PP: So what changes are most exciting?
TN: well it's not one change per se, it is always exciting to see partners or customers doing things that were just not possible before, that's wow! You wouldn't have thought of doing this before but now you're doing it.... there are many many examples of how technology, not for technologies sake but the notion of technology as an enabler, doing things that people just didn't think to do before is really exciting
PP: Gazing into your crystal ball, what are the big trends you see over the next few years?
TN: there's a couple of trends that I think are the most observable, One's around this notion of the consumerisation of IT - You have multiple devices, more people are using more devices and they expect to be able to use these devices, many of them are personal devices, gone are the days of where the only device you used is the company provided PC, a lot of people still have them, but they also have their personal PCs and personal devices and then the expectation is that they can use all of those to conduct business as needed and get kind of a personalised experience and that's one major trend we're seeing.
PP: So Bring your own device is a key trend
TN: Yeah, and another one could be around the explosion of data. We talk about this every year, and it becomes increasingly more true every year in terms of the amount of data that customers are now managing, and it's not just the transactional logs for the ERP systems for enterprise customers, but it it's also sources such as social media. What are they talking about in the twitter-sphere, and what's my share of voice on the web are key questions.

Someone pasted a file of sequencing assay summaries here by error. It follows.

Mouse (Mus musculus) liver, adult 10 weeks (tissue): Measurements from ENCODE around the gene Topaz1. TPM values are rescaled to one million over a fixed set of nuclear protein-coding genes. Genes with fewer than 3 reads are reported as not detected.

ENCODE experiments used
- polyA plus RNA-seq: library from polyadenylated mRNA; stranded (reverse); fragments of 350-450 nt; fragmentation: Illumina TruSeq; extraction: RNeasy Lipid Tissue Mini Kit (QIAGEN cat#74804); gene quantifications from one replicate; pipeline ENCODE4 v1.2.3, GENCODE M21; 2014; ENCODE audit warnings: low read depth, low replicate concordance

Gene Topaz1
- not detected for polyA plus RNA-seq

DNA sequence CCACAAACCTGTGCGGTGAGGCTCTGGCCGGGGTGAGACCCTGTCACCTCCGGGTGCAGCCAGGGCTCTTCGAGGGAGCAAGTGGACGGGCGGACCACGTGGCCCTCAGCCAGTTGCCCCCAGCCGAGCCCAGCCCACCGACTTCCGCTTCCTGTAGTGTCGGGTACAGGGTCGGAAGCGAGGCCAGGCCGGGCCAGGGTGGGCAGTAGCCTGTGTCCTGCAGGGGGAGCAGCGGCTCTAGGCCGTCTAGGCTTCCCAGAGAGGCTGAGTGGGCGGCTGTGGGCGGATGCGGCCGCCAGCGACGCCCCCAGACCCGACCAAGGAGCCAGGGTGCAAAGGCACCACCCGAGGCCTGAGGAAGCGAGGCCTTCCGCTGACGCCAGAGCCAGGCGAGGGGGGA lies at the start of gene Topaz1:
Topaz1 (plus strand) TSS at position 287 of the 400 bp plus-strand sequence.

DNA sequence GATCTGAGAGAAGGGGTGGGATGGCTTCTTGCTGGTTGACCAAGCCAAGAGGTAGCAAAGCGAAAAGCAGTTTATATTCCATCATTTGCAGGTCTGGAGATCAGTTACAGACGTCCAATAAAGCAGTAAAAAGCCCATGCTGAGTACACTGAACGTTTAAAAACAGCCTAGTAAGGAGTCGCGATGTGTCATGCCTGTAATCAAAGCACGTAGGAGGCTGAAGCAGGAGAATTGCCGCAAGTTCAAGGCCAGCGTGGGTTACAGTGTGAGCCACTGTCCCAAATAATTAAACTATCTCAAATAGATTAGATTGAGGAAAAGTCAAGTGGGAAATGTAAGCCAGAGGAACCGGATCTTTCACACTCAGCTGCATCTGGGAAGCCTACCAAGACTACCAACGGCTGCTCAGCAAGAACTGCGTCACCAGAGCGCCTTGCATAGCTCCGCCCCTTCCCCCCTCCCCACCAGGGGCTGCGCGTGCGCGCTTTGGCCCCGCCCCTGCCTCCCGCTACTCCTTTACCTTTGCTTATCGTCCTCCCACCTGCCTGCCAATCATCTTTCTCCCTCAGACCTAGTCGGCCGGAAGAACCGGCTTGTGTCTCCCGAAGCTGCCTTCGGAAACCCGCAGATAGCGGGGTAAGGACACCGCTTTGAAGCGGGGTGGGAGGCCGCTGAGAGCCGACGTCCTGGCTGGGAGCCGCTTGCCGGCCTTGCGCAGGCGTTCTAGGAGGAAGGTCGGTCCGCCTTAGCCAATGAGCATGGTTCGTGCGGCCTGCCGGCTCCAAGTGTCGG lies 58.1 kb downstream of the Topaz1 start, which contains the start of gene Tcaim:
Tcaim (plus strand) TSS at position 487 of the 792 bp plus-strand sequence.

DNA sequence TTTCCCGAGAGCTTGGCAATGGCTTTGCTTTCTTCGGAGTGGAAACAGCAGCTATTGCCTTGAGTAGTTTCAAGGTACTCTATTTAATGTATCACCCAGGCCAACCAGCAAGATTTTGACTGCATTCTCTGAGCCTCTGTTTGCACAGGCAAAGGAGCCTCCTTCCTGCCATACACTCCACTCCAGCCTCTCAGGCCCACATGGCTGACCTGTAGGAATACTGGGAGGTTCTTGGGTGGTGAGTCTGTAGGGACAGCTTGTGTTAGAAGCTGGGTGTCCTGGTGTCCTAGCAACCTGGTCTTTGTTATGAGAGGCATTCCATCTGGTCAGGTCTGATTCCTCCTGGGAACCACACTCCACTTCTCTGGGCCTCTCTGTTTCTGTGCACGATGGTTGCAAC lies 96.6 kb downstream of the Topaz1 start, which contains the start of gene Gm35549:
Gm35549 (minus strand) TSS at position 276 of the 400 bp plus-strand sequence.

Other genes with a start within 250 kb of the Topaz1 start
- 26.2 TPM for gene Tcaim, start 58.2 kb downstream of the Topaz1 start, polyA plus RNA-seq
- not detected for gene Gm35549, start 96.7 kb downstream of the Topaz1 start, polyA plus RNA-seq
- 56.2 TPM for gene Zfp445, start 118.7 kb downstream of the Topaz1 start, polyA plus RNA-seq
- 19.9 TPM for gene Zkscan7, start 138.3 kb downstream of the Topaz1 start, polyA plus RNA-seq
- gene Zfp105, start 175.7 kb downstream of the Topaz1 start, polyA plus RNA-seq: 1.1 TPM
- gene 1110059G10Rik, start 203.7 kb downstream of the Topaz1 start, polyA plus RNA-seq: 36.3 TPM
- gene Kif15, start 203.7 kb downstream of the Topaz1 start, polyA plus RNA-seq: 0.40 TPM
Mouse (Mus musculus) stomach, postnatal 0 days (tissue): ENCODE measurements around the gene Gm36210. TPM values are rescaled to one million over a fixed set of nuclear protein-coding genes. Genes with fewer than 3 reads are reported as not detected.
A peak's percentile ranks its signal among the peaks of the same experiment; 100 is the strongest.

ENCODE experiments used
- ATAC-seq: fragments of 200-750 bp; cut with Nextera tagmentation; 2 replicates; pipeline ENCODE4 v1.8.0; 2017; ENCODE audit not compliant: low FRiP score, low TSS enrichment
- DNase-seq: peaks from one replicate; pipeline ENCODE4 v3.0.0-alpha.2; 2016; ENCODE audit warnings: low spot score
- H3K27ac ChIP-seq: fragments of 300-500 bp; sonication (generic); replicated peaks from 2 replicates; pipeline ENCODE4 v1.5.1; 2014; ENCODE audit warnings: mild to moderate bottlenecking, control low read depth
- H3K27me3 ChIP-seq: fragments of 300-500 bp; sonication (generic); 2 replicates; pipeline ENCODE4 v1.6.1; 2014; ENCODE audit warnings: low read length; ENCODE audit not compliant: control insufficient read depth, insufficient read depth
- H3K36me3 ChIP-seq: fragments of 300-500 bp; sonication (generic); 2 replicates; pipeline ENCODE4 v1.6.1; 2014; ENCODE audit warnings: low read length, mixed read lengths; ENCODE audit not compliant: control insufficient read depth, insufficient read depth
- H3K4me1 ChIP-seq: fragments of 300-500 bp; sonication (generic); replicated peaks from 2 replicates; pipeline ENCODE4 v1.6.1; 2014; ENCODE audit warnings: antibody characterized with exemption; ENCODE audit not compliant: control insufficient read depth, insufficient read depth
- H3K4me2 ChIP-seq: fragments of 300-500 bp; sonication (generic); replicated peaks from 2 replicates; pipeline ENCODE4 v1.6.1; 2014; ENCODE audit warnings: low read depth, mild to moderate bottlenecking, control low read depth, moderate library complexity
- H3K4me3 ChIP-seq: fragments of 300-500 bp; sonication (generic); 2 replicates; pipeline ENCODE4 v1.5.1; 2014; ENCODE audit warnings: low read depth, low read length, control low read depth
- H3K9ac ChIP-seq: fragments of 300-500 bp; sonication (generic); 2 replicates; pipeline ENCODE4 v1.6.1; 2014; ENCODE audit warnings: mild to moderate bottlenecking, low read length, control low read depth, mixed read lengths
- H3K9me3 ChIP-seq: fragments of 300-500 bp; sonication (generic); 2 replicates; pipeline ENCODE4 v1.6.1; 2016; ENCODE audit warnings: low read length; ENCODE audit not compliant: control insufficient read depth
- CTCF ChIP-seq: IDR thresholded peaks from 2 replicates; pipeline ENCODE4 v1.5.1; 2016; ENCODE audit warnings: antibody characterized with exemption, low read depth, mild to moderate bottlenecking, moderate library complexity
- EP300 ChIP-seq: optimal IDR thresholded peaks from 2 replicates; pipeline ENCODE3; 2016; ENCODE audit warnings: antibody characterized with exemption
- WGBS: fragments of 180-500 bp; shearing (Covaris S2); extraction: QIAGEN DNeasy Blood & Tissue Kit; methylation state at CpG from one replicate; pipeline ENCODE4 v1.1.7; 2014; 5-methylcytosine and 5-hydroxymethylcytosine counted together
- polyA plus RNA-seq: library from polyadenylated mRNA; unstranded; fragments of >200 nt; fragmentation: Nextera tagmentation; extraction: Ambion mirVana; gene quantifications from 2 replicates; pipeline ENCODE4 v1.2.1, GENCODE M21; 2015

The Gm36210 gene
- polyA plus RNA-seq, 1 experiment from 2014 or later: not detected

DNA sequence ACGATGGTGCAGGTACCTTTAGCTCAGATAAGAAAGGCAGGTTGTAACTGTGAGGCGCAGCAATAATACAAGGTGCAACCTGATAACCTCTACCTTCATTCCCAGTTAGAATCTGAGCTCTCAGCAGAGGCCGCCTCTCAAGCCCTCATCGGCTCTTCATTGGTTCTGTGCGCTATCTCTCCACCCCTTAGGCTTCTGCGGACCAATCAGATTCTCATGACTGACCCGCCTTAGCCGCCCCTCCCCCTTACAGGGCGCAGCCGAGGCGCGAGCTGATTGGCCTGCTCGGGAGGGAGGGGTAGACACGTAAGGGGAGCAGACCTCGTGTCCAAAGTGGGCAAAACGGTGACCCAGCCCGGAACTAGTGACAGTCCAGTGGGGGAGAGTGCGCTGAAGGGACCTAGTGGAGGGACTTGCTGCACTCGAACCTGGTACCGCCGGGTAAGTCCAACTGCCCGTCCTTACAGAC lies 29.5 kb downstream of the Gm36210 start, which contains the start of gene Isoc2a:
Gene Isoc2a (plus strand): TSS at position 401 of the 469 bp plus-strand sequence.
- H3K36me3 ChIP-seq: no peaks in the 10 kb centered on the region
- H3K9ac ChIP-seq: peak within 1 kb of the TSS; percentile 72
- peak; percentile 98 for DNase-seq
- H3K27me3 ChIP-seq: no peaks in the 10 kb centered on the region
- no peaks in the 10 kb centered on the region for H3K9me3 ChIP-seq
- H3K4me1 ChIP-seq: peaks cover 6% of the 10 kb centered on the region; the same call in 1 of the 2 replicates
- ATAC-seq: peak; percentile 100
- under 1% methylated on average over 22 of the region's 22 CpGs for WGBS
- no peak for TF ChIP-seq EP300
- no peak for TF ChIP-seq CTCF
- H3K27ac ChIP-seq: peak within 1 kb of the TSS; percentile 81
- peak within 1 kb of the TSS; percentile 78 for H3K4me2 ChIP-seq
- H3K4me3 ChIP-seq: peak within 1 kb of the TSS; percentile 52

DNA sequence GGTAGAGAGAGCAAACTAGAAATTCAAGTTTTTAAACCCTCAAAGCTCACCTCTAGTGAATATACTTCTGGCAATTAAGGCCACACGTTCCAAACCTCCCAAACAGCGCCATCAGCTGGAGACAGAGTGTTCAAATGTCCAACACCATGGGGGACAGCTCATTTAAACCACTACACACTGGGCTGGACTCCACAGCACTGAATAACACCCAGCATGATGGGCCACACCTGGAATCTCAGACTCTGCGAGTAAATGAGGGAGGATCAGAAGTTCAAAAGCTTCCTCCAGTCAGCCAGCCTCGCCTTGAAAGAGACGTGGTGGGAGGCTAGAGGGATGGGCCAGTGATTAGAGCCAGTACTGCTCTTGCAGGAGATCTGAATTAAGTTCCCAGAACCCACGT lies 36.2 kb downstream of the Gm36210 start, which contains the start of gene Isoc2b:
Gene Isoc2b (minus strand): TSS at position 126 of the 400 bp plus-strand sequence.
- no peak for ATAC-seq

Some firms are now supplying companies with logs of this, so the question becomes one of how do you actually manage that data, and more importantly, how do you get insights from them - All that data is kind of useless if you can't make sense of it and make interesting decisions, and so bringing all these disparate data sources together and then querying them to get insights in a visually compelling human understandable way is the other big trend we see
Of course there's cloud computing as an enabler for many scenarios, and addressing the need for customers who want to move to consuming IT more as a service as opposed to having a big capital expenditure for a highly volatile scenario and always preparing for the high water mark... Then there's the emergence of new applications that are oriented to more mobile and social scenarios